I could feel his mood shifting, but sensed he needed time. So I left him with a kiss.
(He came out later with uplifted spirits, which told me I was on the right track. I may have no idea what was going on within him but I still had a moment of Mama Success in my attempts at meeting his needs.)
So yesterday, I wasn’t completely off-guard when he wasn’t excited to see anyone or do anything.
Instead I just leaned into trust.
I walked to our friends in the next RV and let them know we were going to have a quiet day together (Zeb even decided to postpone cake until today). And I went back to spend my son’s 13th birthday without any fanfare, however felt right to him.
His request: Just hang out.
So we did. We played Mario Kart, and Monopoly, and laughed together like it was an easy Sunday afternoon, not the start of a new era.
We went out to pizza together, and laughed some more at the jokes he told us.
His spirits lifted, we came home and met with our friends for a short time and he happily received their homemade cards and gifts. (We still have plans for cake as soon as I post this blog post.) Then we played Rummikub before heading off to bed.
It was a good day…and I’m proud of myself.
Can I admit something?
I’ve been worried about parenting a teenager. All his life I’ve held my breath for this right here. The strictness I leaned into when he was small was out of fear that if I didn’t crack down then, this era of our relationship I’m in right now would go terribly wrong. The changes I made as we shifted toward relationship-based, organic parenting was in hopes I could course correct and maintain an actual relationship as he grew.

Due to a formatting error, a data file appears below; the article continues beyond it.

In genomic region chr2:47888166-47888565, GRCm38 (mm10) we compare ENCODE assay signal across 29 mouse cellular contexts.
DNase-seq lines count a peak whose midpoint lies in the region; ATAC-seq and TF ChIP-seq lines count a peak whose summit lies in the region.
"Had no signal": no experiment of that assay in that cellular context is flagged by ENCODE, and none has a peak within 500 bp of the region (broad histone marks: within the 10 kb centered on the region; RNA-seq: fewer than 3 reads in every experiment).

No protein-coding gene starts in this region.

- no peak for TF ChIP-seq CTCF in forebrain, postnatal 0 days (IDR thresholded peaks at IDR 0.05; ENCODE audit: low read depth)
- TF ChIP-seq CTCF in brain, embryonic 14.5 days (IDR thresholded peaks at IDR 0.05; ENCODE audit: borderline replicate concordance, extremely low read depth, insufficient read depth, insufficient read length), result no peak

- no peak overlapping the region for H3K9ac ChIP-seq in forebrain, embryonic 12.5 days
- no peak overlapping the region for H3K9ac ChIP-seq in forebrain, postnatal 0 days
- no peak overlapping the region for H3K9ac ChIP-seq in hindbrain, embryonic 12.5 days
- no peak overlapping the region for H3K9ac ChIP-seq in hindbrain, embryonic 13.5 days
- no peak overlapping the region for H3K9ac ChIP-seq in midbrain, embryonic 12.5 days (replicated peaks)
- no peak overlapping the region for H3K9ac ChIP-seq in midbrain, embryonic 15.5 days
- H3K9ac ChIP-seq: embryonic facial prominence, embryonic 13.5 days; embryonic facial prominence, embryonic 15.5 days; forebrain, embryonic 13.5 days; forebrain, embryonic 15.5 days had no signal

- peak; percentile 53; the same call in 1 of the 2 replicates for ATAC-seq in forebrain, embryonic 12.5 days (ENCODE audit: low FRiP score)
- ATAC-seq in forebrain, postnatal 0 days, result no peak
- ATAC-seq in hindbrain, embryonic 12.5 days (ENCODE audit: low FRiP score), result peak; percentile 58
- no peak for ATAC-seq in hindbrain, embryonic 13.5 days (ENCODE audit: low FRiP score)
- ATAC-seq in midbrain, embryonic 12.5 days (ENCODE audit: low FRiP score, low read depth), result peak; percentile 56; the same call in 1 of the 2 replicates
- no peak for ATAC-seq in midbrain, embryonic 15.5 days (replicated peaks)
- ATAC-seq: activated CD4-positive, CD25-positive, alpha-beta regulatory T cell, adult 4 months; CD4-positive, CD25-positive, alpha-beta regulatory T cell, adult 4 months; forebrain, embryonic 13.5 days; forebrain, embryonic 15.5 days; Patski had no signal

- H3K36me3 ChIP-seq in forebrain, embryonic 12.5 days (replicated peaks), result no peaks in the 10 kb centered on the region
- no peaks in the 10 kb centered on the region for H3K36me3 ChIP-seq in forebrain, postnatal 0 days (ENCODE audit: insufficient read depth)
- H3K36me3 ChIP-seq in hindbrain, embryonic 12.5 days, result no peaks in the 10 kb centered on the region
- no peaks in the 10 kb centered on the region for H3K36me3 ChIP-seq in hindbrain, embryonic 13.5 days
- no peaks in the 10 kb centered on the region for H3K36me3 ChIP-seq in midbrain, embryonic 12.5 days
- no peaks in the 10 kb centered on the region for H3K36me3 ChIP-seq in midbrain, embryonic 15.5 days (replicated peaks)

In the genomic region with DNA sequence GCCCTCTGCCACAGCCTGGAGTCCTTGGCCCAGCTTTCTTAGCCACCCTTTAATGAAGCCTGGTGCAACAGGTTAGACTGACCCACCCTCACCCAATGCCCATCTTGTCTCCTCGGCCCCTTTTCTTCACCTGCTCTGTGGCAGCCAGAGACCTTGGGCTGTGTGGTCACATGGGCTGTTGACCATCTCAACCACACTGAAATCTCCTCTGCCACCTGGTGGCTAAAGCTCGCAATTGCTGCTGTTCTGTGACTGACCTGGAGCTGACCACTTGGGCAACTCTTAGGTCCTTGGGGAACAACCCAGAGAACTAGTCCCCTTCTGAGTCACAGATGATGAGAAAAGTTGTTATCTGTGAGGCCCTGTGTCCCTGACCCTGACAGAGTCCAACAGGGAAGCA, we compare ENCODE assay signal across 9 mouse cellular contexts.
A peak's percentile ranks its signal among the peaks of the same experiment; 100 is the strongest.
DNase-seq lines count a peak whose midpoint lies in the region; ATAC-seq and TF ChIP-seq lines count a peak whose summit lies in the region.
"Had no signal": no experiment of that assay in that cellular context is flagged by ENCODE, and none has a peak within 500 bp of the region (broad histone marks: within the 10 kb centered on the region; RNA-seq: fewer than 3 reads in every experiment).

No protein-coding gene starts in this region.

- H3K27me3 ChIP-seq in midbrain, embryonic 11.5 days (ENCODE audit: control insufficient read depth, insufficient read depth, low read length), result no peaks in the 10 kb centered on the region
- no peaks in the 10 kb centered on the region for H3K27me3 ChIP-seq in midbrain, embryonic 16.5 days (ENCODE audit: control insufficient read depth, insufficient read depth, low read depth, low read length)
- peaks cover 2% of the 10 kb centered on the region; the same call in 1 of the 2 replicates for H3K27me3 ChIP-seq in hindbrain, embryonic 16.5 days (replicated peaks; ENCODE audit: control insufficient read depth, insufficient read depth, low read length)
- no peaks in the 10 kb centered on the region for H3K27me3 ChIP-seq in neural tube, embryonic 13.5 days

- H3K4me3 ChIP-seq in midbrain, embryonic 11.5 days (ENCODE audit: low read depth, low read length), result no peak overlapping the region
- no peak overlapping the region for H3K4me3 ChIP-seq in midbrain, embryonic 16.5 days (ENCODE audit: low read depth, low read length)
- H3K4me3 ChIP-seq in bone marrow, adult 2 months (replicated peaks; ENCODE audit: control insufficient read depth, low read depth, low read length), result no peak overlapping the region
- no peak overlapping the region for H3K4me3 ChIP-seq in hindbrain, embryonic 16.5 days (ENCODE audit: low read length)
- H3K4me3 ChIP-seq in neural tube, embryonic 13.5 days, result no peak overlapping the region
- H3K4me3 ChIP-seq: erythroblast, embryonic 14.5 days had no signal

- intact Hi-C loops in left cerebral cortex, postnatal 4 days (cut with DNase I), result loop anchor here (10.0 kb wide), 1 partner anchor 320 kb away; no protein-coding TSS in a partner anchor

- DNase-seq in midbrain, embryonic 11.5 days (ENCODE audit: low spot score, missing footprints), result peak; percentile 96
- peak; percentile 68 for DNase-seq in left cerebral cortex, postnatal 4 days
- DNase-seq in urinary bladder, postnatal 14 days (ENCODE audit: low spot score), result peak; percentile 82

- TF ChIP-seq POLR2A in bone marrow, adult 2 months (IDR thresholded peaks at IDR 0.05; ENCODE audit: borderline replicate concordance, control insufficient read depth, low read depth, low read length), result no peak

I’ve worried so deeply I would lose him at this age.
And it’s through my triggers that I still can.
We all have so many ideas of what teenagers are like, what they can do or should do. What is right and wrong with each one we meet.
And the more I work to release those the better I get at parenting him and maintaining our relationship.
I mentioned to someone not long ago that as soon as we think we have their needs figured out, they change. I’m never really aware of what’s going on within him; sometimes he’s not fully aware of it.
But the one constant, the one thing that hasn’t changed in parenting him for 13 years…is that it all hinges on how well I tune out my barriers and tune into him in each moment.
Tune into his unique and ever-changing needs.
Tune into where he is and what he wants to share or do (or not).
Tune into trusting him and my ability to love him in the way he tells me (or hints to me).
It’s the one skill that never changes, despite their age, despite their unique selves:
Our ability to meet them where they are and help them figure it out.
It’s fucking hard.
Yesterday was a win for me. I dropped my ideas of how I wanted to do things, how I wanted to celebrate, what he “should” be grateful for and why, and as a result we had one of the best days we ever have. We connected, played, laughed, and left him feeling as though it was a wonderful day with the people he loved.